How to Retain and Teach Children with a Sensitive Temperament in Swim Lessons

Did you know that 15-20% of the children in your swim school have a sensitive  temperament type?

Shy boy on poolsideResearch indicates that about 20% of the children in your swim school will have the temperament trait of high sensitivity or sensory processing sensitivity (SPS) as it is known as in the scientific world.

These children are the most likely to postpone starting lessons or drop out at times of transition due to overwhelm. This session will give you valid scientific information about the trait and proven practical strategies to help you retain and teach children with a sensitive temperament type.

About the sensitive temperament type

A child with this trait is commonly referred to as a highly sensitive child or HSC (Aron, 1996). High sensitivity as defined by Dr Elaine Aron is not a disorder and not to be confused with Sensory Processing Dysfunction, Autism Spectrum Disorders or ADHD. Rather it is an innate, inherited, normal (although minority) temperament trait characterised by physical, social and emotional sensitivity.

HSCs are biologically wired to notice and process stimuli more thoroughly than others. The trait reflects the valid survival strategy to pause and reflect before acting. (Aron, 1991).

Such children tend to be bright, curious, conscientious, highly empathetic and deeply concerned for others, animals and worldly issues. They may present problematically as cautious, anxious, reluctant to participate, sensitive to sensory stimuli, emotionally intense.

Some people may see the highly sensitive child as fussy, shy, dramatic, too sensitive and in need of being “fixed”.

Thanks to the pioneering research and writing of Dr Elaine Aron we now understand that being highly sensitive is not a character flaw or a disorder, rather a unique and equally valid way of experiencing the environment that offers many distinct advantages in certain situations.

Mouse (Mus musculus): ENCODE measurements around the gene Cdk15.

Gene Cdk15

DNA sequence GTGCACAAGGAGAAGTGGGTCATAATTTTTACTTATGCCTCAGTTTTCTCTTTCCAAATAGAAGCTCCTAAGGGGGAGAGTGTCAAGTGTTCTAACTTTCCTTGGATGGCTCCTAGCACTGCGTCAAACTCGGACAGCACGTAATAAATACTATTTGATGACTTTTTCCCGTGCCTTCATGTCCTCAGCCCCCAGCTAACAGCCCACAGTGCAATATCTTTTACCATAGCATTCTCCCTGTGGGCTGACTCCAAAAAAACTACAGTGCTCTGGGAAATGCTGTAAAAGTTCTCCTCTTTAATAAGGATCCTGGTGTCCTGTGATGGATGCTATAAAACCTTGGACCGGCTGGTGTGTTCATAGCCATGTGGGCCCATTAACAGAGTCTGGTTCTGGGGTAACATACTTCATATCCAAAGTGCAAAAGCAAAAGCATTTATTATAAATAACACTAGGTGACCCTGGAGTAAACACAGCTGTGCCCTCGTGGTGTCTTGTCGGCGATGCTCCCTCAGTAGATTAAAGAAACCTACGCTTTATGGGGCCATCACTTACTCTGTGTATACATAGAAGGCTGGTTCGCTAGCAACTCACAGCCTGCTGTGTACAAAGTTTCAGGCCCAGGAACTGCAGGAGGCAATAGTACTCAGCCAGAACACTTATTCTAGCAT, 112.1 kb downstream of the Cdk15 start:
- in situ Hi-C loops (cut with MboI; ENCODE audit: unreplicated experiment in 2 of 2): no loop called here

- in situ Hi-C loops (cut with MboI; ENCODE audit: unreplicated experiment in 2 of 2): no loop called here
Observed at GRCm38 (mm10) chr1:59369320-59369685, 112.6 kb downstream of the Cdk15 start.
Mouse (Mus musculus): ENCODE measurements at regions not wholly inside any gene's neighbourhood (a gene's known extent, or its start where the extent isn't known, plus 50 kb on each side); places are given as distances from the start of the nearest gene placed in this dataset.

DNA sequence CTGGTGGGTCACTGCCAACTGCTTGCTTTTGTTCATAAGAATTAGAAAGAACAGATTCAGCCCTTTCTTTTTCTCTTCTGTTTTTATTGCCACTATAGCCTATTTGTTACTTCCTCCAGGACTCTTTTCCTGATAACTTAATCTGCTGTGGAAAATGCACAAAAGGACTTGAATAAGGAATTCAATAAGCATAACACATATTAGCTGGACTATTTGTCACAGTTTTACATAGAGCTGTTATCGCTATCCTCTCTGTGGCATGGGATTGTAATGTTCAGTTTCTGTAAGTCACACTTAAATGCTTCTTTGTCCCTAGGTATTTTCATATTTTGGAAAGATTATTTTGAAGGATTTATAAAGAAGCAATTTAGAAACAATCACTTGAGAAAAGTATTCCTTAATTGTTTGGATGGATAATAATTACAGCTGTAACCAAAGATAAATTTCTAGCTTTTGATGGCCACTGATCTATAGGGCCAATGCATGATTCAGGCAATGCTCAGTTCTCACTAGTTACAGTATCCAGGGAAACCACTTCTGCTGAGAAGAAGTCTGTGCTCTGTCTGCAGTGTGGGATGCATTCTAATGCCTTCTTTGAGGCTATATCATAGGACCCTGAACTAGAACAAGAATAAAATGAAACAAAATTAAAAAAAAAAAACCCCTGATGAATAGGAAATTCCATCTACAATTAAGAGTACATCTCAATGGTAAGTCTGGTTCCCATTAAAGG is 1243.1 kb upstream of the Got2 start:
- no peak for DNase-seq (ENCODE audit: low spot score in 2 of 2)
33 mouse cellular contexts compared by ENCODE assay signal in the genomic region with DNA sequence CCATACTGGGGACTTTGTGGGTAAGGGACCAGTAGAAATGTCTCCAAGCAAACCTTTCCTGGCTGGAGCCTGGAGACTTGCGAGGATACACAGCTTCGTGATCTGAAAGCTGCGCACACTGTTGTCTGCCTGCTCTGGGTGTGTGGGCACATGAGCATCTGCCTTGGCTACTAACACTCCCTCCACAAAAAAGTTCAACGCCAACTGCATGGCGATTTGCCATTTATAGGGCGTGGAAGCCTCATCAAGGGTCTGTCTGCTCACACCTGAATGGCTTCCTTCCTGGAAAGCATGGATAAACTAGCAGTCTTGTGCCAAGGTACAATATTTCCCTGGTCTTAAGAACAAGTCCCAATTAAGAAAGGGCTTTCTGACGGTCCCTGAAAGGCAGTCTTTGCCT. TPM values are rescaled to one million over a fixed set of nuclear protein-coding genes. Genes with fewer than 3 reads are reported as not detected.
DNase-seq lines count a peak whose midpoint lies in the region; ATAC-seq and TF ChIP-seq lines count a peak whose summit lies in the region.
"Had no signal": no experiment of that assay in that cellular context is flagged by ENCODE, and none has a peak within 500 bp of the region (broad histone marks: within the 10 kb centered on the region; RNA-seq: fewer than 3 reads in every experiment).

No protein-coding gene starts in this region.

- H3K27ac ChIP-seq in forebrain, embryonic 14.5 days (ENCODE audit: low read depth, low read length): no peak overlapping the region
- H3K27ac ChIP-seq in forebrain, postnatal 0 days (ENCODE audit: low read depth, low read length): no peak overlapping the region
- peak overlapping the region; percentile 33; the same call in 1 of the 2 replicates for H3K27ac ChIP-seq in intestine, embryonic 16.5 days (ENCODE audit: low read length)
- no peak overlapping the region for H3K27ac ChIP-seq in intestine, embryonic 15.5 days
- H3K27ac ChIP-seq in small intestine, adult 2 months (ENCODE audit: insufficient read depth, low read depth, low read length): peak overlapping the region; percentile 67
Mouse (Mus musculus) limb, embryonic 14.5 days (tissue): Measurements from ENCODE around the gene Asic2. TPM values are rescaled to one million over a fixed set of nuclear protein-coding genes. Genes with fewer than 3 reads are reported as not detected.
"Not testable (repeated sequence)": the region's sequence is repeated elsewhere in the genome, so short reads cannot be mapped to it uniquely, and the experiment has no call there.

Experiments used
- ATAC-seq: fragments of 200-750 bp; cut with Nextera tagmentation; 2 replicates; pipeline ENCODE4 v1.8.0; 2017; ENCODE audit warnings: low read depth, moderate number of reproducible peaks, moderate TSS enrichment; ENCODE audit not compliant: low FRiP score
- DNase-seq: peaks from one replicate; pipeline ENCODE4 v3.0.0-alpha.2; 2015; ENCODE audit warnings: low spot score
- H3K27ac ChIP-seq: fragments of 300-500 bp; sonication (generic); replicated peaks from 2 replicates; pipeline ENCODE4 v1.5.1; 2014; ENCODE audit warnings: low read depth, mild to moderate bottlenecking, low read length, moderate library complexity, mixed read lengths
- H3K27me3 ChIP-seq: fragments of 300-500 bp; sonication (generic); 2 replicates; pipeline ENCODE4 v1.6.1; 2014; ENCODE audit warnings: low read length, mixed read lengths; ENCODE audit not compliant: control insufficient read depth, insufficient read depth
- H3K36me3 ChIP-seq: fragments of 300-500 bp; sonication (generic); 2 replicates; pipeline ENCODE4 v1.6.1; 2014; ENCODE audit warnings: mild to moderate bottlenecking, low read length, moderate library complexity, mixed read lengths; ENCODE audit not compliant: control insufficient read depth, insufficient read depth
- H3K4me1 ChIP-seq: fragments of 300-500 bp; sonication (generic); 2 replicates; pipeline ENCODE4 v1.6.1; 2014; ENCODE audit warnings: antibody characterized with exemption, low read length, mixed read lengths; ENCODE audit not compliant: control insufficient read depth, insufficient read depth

Highly sensitive children require skilled and responsive teaching and support to enable them to overcome challenging situations at the swim school and optimise their learning potential. Too many sensitive children end up dropping out of swim lessons at significant transition points, or postponing starting at all due to being overwhelmed at such pivotal times.

About the Presentation/Workshop

The presentation/workshop will give you the opportunity to develop new skills and strategies for your tool kit as a swim teacher or swim school staff member with regard to the highly sensitive child. Your increased knowledge and skill will also be of great benefit to parents of HSCs who themselves may be struggling to understand their sensitive child.

Topics covered during the session include

  • an overview of the scientific research behind the trait
  • a description of the everyday presentation of the trait and it’s commonly associated strengths and vulnerabilites
  • what the trait is not
  • unhelpful strategies that can exacerbate tricky situations
  • helpful strategies to address everyday challenges including the child’s reluctance to participate, difficulty coping with change and decision making, inability to self regulate strong emotions, overstimulation

 

Timing of the Presentation/Workshop

The duration of the session can be tailored to suit your swim school’s time availability, ranging from 90 mins to a full day. Longer sessions will provide more opportunity for interaction, case studies and problem solving.